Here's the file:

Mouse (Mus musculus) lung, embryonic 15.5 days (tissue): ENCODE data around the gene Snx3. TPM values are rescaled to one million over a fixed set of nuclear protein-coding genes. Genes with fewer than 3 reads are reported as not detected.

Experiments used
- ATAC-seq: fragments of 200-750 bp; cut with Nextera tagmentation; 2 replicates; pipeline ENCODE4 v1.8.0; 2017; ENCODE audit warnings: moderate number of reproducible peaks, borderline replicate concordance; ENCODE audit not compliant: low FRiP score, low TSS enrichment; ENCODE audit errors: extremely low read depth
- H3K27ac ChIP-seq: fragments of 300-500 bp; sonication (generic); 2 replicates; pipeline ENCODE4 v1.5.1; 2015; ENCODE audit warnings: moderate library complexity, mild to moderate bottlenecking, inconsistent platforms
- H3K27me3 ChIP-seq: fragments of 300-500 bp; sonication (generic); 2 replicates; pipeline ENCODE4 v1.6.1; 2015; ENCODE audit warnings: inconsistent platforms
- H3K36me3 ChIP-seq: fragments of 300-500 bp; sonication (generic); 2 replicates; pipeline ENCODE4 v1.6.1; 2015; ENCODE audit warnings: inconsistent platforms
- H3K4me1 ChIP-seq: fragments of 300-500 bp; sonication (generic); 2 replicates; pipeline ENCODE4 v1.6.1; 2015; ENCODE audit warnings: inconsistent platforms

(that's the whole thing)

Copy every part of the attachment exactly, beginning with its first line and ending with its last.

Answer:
Mouse (Mus musculus) lung, embryonic 15.5 days (tissue): ENCODE data around the gene Snx3. TPM values are rescaled to one million over a fixed set of nuclear protein-coding genes. Genes with fewer than 3 reads are reported as not detected.

Experiments used
- ATAC-seq: fragments of 200-750 bp; cut with Nextera tagmentation; 2 replicates; pipeline ENCODE4 v1.8.0; 2017; ENCODE audit warnings: moderate number of reproducible peaks, borderline replicate concordance; ENCODE audit not compliant: low FRiP score, low TSS enrichment; ENCODE audit errors: extremely low read depth
- H3K27ac ChIP-seq: fragments of 300-500 bp; sonication (generic); 2 replicates; pipeline ENCODE4 v1.5.1; 2015; ENCODE audit warnings: moderate library complexity, mild to moderate bottlenecking, inconsistent platforms
- H3K27me3 ChIP-seq: fragments of 300-500 bp; sonication (generic); 2 replicates; pipeline ENCODE4 v1.6.1; 2015; ENCODE audit warnings: inconsistent platforms
- H3K36me3 ChIP-seq: fragments of 300-500 bp; sonication (generic); 2 replicates; pipeline ENCODE4 v1.6.1; 2015; ENCODE audit warnings: inconsistent platforms
- H3K4me1 ChIP-seq: fragments of 300-500 bp; sonication (generic); 2 replicates; pipeline ENCODE4 v1.6.1; 2015; ENCODE audit warnings: inconsistent platforms